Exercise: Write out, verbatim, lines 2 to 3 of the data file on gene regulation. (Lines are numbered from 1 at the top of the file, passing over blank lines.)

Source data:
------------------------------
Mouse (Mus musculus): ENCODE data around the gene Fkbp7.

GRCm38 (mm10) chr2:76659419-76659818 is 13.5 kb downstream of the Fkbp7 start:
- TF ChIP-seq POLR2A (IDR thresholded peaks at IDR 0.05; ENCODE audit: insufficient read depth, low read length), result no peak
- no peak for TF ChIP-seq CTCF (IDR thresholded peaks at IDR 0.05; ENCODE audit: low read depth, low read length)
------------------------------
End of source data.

GRCm38 (mm10) chr2:76659419-76659818 is 13.5 kb downstream of the Fkbp7 start:
- TF ChIP-seq POLR2A (IDR thresholded peaks at IDR 0.05; ENCODE audit: insufficient read depth, low read length), result no peak